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Python Basics, Python 101!

Kitibwa Rich
Software developer.
・5 min read

What is python?

Python is an interpreted, object oriented ,dynamically typed, high level programming language. This means that instead of executing all of the source code at once, python executes it line by line. Its high level built-in data structures combined with dynamic typing make it suitable for rapid application development.

Python has applications in a wide range of areas including:
Artificial intelligence and machine learning.
Web development
Game development
Digital signal processing

Python Datatypes

A datatype is an attribute of data which tells the compiler or interpreter how the programmer intends to use the data.

In python there are a variety of data types including strings, float, int, boolean.

A string is a collection of characters enclosed in quotation marks .It could be double ("")or single ('')quotation marks but one must ensure that they don't mix them up.

x = "hello world"

A float is a decimal number

num_float = 0.42

An int is a number without any decimals

num_integer = 25

Boolean has two types; true or false.

You can easily get the data type of a variable in python using the type() function

type(x) will return str data type.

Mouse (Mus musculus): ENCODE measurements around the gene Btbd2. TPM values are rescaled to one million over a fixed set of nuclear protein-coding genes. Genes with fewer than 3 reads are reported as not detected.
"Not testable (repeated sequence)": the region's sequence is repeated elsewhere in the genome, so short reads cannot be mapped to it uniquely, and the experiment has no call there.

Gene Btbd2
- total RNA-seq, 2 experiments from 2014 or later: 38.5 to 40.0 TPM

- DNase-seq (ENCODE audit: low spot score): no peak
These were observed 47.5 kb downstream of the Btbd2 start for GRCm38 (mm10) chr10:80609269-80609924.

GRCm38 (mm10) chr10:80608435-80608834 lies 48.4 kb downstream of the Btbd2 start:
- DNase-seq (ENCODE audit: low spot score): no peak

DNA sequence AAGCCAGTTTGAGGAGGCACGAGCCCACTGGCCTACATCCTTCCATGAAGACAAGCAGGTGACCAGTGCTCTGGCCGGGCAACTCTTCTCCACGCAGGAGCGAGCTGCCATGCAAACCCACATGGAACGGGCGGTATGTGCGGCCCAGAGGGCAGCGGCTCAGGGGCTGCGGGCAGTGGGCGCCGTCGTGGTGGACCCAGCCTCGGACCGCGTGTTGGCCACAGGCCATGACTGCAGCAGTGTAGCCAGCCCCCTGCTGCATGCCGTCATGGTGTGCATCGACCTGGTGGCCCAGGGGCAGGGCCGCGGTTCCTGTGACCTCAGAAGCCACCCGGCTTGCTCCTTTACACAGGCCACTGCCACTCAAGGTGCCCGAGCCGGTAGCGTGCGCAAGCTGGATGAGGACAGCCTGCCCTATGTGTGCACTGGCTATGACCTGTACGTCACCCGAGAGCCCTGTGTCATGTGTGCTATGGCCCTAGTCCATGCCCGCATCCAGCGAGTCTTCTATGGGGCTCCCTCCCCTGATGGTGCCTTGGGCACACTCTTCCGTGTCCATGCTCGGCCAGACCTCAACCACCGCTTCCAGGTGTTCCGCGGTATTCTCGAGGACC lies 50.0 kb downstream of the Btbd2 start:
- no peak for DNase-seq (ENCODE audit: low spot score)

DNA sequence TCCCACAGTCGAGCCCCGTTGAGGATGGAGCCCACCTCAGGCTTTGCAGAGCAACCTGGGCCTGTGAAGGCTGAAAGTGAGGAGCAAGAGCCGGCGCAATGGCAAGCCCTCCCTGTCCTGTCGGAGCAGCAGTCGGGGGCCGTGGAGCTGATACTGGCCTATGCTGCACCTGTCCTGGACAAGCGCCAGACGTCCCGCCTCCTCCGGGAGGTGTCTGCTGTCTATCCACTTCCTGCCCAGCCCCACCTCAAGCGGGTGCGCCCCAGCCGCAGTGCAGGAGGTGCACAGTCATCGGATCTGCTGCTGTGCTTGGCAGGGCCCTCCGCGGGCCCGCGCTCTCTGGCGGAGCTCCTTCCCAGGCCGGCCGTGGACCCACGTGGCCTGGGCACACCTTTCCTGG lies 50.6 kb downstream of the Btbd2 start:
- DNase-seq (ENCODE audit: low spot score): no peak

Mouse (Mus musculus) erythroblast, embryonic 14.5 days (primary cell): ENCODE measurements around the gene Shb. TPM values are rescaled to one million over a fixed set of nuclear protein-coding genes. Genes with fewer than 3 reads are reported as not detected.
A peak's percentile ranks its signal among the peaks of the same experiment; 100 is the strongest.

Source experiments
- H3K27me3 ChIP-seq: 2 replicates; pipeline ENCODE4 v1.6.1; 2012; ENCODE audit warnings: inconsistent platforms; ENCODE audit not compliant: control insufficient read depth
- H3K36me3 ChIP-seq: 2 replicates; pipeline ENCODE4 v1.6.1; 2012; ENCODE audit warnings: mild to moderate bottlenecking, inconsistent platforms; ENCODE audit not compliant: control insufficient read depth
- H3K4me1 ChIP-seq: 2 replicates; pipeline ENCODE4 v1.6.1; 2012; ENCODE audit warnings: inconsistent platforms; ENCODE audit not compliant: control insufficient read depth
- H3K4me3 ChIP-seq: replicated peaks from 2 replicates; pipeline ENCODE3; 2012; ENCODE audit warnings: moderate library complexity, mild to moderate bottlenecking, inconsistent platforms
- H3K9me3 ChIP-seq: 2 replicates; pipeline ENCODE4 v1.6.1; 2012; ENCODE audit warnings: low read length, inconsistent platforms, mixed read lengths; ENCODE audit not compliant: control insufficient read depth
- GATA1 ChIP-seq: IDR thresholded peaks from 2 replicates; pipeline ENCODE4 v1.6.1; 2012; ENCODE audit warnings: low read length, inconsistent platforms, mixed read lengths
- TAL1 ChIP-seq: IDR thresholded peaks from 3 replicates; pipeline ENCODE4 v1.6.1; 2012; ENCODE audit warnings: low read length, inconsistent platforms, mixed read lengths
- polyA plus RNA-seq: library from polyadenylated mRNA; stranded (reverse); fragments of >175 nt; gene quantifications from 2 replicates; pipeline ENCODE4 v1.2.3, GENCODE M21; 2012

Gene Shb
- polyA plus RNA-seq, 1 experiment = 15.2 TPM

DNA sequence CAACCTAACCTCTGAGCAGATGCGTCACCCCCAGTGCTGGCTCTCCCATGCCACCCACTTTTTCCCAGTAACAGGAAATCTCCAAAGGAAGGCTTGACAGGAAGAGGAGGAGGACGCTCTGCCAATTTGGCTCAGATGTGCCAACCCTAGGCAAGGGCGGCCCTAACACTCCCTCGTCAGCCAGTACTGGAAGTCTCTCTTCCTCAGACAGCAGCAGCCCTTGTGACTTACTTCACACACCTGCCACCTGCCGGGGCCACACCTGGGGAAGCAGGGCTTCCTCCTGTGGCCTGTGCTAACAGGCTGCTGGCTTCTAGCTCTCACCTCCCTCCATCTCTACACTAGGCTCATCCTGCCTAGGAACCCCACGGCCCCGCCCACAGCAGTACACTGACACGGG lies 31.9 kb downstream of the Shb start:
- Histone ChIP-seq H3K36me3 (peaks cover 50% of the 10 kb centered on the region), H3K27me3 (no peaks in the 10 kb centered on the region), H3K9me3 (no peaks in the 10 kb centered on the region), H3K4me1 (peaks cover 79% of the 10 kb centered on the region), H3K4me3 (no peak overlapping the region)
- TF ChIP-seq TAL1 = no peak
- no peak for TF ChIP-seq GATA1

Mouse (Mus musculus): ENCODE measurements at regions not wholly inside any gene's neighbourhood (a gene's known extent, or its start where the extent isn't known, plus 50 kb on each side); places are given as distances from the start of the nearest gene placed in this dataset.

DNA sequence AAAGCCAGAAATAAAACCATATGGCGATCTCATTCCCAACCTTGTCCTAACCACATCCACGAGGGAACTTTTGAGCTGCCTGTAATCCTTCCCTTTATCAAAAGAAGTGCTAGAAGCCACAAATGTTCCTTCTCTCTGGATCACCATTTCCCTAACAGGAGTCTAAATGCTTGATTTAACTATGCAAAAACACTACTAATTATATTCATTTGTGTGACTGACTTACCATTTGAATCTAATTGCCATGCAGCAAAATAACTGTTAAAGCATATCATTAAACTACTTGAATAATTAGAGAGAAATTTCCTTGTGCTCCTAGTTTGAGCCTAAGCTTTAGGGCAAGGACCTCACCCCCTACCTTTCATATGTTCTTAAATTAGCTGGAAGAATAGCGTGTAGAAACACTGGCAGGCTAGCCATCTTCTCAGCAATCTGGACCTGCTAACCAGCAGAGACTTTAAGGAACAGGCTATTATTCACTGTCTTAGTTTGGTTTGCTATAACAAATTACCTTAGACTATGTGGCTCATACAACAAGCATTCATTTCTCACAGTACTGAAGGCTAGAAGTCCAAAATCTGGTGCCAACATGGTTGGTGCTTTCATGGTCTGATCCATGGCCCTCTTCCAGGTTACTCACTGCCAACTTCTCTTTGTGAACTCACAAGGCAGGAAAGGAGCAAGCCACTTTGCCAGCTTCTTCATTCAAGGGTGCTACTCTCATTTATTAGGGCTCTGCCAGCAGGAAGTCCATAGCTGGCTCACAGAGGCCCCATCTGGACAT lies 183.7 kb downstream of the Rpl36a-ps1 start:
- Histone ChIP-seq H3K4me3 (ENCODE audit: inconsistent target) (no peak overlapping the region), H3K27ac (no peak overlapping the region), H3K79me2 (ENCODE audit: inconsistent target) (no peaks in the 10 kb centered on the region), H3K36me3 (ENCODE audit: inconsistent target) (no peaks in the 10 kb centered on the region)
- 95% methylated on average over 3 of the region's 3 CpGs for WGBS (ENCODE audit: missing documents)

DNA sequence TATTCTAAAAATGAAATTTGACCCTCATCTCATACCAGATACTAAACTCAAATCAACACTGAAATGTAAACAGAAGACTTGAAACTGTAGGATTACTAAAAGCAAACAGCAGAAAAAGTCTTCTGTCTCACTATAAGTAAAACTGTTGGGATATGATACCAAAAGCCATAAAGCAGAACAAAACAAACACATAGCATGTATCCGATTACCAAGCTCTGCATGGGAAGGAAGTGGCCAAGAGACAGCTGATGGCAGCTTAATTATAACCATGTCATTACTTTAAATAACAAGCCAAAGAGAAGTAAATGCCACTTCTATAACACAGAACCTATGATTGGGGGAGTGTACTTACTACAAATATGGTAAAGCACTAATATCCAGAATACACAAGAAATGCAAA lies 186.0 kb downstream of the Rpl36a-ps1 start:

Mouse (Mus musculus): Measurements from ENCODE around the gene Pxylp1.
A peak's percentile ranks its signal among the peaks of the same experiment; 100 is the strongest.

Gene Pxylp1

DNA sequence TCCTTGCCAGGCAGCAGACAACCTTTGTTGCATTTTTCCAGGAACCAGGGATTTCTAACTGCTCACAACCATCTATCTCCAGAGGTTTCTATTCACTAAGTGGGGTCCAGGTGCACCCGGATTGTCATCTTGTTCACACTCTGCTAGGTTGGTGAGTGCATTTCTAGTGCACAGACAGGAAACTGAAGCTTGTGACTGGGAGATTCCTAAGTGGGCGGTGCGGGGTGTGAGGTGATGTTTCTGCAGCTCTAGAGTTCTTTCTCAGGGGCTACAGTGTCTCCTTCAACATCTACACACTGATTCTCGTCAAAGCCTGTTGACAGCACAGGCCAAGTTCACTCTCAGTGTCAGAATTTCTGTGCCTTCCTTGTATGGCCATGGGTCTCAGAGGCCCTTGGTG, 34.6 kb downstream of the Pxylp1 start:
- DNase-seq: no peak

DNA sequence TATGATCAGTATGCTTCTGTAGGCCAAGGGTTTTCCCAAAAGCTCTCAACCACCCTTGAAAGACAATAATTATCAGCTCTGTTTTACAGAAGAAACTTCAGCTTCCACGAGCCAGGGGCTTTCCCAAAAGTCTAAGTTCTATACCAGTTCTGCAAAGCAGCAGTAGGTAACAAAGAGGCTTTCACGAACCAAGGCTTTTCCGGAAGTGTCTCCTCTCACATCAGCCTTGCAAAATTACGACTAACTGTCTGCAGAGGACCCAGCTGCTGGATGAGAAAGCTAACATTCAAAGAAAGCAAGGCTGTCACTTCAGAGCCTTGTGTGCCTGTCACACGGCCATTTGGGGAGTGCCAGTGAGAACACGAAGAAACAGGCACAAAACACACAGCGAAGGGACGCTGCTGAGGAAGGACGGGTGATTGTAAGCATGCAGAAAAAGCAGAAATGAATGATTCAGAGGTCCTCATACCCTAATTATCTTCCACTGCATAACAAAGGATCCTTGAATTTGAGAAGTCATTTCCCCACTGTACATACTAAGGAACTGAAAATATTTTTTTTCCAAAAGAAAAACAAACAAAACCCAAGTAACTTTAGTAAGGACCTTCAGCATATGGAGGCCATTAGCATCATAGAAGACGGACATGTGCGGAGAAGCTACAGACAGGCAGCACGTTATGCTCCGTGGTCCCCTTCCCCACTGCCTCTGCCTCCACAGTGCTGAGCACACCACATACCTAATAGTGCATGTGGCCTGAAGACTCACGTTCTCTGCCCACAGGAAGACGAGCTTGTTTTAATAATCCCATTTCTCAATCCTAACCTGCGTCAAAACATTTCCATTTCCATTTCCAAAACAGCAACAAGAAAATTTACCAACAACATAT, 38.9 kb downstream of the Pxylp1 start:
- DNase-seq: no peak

Data structures

Python is made up of a variety of data structures some inbuilt and some can be user defined.
Data structures are code structures that define how data is stored and organized.
Python has four built-in data structures i.e. lists, dictionaries ,tuples and sets.

Lists

A List is an array-like data structure that contains an ordered collection of items.
ordered means that every item in a list has a position.
Lists are mutable (can be changed).

A list is created by defining a list name and the items are put in square brackets.
For example
my_list = []

The items are separated by comas.

my_list = [a,b,c,d]

If you want to get an element from a list you use zero based indexing, meaning that the first element is at position 0

get_first_item = my_list[0]

This will return the first item in the list which is a.

Lists have many methods which can be used to perform operations on them.
For example
append() which is used to add an element at the end of the list
insert() which is used to add an element at a specified position.
copy() which is used to return a copy of the entire list.

Tuples

A tuple is like a list but it is immutable meaning it cannot be changed once it's declared. Tuples are also ordered meaning that they have a defined order and it will not be changed. A tuple is declared using parenthesis ().

my_tuple = (oranges,mangoes,apples)

It's also possible to declare a tuple with one element. To do this, ensure that you add a coma after the element in parenthesis so that python can know that it's a tuple.

one_tuple = (banana,)

If you never want to change your elements they should be declared in a tuple since it's immutable.

Set

Sets are unordered collections meaning that the elements follow no specific order (are unindexed). They are declared with curly brackets {}.
Sets are mutable, they can be changed, items can be removed, added or replaced.

my_set = {1,2,3,4,5}
Sets are used when we need to confirm the presence or absence of an item in a set. In other words, they are used for membership tests.

Dictionary (Dict)